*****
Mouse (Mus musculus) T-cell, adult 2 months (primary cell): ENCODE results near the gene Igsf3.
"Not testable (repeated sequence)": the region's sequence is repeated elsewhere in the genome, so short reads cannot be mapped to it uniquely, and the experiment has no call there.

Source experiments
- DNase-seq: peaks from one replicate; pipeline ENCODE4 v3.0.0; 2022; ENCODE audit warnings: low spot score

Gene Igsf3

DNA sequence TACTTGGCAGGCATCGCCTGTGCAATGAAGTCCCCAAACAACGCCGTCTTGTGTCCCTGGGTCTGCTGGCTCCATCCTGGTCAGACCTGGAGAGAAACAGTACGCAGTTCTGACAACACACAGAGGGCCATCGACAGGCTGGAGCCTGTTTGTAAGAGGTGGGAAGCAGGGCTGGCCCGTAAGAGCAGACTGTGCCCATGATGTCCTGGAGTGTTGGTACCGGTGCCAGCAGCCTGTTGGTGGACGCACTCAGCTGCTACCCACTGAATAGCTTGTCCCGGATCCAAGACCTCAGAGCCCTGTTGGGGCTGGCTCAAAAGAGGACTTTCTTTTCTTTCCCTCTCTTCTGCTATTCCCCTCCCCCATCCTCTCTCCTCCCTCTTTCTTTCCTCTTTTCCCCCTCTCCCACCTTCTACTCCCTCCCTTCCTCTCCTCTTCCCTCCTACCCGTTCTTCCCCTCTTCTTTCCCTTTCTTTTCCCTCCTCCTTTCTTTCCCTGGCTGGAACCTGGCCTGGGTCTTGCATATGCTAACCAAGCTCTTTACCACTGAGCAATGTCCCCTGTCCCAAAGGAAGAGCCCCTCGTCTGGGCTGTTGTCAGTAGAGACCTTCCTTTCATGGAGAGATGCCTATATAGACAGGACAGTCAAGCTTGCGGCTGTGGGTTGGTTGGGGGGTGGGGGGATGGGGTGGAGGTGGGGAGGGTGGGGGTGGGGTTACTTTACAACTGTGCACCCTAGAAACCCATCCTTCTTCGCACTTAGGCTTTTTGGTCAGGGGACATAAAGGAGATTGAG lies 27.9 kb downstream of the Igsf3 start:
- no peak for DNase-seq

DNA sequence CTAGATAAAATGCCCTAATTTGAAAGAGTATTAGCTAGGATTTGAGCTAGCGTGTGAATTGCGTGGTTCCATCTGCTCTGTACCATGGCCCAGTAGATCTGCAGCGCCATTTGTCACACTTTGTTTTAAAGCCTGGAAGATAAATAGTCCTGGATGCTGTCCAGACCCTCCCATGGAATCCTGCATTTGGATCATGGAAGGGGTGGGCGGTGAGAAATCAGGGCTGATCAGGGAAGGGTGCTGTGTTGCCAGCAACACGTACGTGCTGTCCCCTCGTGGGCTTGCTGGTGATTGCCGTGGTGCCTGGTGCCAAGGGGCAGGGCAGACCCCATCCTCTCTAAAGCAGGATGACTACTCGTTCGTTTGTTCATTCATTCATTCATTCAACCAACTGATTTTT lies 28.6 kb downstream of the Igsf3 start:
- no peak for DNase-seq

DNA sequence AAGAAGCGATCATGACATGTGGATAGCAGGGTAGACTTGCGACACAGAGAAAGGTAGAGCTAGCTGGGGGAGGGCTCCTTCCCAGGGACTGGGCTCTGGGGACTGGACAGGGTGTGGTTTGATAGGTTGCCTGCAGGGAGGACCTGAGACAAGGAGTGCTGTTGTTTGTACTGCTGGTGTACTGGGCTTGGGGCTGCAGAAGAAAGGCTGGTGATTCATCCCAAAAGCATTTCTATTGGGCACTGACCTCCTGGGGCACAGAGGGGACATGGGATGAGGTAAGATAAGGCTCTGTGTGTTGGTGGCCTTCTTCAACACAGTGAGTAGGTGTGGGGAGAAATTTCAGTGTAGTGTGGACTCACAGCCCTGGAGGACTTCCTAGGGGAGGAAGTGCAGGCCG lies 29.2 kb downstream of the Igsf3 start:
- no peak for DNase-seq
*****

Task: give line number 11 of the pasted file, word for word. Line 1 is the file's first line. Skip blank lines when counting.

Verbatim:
- no peak for DNase-seq